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101 More Things Every College Graduate Should Know About American History
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December 1987 | Volume 38, Issue 8
(1787). This was the agreement reached at the Constitutional Convention between the smaller, less populous states, which wished all states to be represented equally in Congress, and the larger states, which favored representation according to population. The compromise, of course, was to give each state two senators, chosen by its legislature, and to apportion seats in the House of Representatives according to population and elect the members by popular vote. The Great Compromise was far less important than the Founding Fathers thought at the time, since in practice most issues have divided the country on economic or geographic lines, not on the size of the states.
88 The Three-fifths Compromise
(1787). This was a deal at the convention between Northern and Southern delegates. Northerners wanted to count slaves as property in the apportionment of federal taxes. Southerners wanted to count them as part of the population when determining the size of each state’s delegation in the House of Representatives. The compromise was to count each slave as three-fifths of a person for both purposes. In practice this favored the South because no direct taxes were enacted by Congress until after slavery was abolished.
(1833). In the late 1820s and early 1830s Northern and Western interests had pushed laws through Congress placing high protective duties on many imported manufactured goods. Most Southerners disliked these duties because there was little manufacturing in their section. Passage of the Tariff of 1832 led South Carolina (inspired by its leading statesman, John C. Calhoun) to enact an Ordinance of Nullification declaring that law and the previous tariff void in South Carolina and prohibiting the collection of duties in the state after February 1,1833. To prevent the showdown between state and federal authority that would have followed, Calhoun and Henry Clay (whose American System had encouraged the coalition of Northern and Western interests that had made passage of the high tariffs possible) engineered the passage of a new tariff that lowered the duties gradually over a period of years. South Carolina then repealed its ordinance before the February 1 deadline.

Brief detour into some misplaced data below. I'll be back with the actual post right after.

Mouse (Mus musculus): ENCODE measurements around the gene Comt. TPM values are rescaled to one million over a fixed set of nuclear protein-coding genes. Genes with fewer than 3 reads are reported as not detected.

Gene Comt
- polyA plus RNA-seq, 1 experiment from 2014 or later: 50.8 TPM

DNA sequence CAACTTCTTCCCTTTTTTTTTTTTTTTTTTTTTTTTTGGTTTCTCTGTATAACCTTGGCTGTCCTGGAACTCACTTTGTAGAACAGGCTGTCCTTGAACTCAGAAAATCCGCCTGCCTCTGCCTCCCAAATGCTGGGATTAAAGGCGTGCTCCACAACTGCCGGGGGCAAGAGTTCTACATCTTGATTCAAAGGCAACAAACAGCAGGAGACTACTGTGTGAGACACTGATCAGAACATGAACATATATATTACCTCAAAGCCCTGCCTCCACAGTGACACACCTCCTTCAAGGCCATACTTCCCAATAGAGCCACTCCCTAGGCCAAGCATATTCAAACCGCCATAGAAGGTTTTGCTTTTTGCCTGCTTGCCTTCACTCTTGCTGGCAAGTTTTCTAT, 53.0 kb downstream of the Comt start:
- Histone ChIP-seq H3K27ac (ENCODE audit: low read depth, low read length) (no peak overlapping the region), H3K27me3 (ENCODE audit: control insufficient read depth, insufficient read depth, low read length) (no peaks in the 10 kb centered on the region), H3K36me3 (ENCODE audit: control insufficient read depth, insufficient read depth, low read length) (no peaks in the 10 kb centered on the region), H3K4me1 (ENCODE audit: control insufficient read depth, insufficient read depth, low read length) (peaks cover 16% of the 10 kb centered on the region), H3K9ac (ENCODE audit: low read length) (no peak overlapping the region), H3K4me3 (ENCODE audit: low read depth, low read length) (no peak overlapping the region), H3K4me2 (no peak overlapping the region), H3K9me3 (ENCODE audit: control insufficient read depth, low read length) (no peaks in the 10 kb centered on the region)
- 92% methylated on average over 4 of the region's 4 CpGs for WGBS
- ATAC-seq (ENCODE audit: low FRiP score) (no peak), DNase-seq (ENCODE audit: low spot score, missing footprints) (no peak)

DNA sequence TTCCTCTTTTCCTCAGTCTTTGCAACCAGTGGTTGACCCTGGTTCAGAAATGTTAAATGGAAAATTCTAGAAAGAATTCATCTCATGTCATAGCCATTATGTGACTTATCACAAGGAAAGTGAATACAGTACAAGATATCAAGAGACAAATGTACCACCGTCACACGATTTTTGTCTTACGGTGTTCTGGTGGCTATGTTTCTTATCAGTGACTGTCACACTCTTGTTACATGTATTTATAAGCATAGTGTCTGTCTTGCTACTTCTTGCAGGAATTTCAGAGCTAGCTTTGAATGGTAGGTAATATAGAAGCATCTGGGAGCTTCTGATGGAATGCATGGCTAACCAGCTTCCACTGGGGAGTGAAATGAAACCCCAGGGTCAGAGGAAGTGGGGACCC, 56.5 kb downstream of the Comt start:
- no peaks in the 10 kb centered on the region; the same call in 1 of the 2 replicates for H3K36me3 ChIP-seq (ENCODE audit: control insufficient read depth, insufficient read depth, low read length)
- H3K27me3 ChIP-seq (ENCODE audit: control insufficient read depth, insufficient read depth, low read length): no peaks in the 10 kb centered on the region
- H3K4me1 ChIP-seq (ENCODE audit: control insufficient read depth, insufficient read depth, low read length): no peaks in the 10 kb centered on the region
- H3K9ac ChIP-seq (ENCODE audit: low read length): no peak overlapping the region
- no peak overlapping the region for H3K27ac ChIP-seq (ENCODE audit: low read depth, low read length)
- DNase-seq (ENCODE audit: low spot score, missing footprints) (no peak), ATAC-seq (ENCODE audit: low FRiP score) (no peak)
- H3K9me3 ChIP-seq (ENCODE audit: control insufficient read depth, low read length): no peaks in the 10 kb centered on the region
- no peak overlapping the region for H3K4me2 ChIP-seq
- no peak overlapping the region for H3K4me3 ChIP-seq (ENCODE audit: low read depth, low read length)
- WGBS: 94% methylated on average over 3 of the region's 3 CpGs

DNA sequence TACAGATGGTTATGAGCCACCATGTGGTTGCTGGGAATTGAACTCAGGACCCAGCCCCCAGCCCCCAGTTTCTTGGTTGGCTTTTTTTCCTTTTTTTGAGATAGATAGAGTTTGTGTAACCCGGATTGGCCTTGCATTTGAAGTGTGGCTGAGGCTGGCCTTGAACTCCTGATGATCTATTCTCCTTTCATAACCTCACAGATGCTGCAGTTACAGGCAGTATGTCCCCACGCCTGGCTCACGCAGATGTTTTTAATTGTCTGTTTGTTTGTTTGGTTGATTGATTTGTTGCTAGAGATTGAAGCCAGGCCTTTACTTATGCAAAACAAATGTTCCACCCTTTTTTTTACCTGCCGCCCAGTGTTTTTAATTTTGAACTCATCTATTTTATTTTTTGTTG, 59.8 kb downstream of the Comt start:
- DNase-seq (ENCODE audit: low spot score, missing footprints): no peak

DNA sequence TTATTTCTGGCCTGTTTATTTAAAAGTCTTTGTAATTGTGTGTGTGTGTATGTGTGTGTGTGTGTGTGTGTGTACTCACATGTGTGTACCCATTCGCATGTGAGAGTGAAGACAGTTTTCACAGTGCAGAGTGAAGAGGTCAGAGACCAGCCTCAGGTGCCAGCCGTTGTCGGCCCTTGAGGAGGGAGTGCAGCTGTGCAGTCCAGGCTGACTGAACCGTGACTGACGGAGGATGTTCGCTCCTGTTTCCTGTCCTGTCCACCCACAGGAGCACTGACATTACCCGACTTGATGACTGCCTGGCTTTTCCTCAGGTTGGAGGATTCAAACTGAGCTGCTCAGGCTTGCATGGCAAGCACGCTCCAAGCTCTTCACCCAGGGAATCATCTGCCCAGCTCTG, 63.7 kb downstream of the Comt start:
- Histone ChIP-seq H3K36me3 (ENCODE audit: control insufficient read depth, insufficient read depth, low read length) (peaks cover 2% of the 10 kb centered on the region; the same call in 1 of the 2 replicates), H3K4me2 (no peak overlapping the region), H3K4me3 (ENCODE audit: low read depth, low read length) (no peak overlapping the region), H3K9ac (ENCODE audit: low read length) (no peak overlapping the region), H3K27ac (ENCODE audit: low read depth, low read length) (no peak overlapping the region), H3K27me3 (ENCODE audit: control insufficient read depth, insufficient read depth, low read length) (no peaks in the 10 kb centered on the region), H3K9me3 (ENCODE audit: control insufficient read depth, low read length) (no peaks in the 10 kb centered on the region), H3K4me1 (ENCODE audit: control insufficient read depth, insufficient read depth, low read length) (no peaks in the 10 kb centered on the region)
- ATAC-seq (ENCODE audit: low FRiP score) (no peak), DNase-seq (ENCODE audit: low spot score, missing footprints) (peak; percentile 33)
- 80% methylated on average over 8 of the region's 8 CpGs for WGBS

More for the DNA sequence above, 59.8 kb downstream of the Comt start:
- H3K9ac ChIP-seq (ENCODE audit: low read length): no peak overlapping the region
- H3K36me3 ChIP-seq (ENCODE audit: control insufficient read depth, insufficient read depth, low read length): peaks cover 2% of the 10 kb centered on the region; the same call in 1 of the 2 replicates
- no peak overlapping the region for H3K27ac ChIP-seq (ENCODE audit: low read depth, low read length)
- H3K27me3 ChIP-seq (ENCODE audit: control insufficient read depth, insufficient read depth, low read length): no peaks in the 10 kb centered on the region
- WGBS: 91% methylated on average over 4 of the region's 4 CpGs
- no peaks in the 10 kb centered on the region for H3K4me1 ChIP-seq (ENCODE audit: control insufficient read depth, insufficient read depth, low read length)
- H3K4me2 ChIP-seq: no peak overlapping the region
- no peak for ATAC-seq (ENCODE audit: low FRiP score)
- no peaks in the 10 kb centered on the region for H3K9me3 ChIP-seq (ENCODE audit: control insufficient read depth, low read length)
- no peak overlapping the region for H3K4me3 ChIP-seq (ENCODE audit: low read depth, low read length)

(1860). This proposal was advanced by Sen. John J. Crittenden of Kentucky, a disciple of Henry Clay, who had died in 1852, to relieve the sectional crisis that resulted from the election of Lincoln as President. Crittenden suggested a constitutional amendment allowing slavery in all territories south of 36°30’ and guaranteeing that no future amendment would seek to tamper with slavery where it already existed. The necessary legislation failed, however, when Republicans refused to go along with any extension of slavery into new territory.
91 The Compromise of 1877.
This deal broke the deadlock created by the disputed 1876 presidential election. In exchange for accepting the Republican version of the results and thus the election of Rutherford B. Hayes, the Democrats were promised that Hayes would remove the last Federal troops from the South and appoint a Southerner to his cabinet. The compromise marked the end of the Reconstruction Era and of Federal efforts to compel white Southerners to treat blacks fairly.
(1895). The. name given to the policy proposed by Booker T. Washington in his speech at the Atlanta Cotton States and International Exposition. Washington urged Southern blacks to accept segregation and to concentrate on developing useful skills. In return he urged white Southerners to help black people get ahead in the world. If they did, he promised, blacks would be the “most patient, faithful, law-abiding, and unresentful people that the world has seen.” The policy worked in the sense that it reduced racial tensions and attracted considerable Northern philanthropic support for Southern blacks, but, as W. E. B. Du Bois and other black radicals pointed out, the psychological cost was high and Southern white aid scant.
Discovered by Sir Alexander Fleming, a Scottish bacteriologist, in 1928 and made available for general use during World War II.
Source of the electronic revolution, invented at the Bell laboratories by William B. Shockley, John Bardeen, and Walter H. Brattain, in 1947.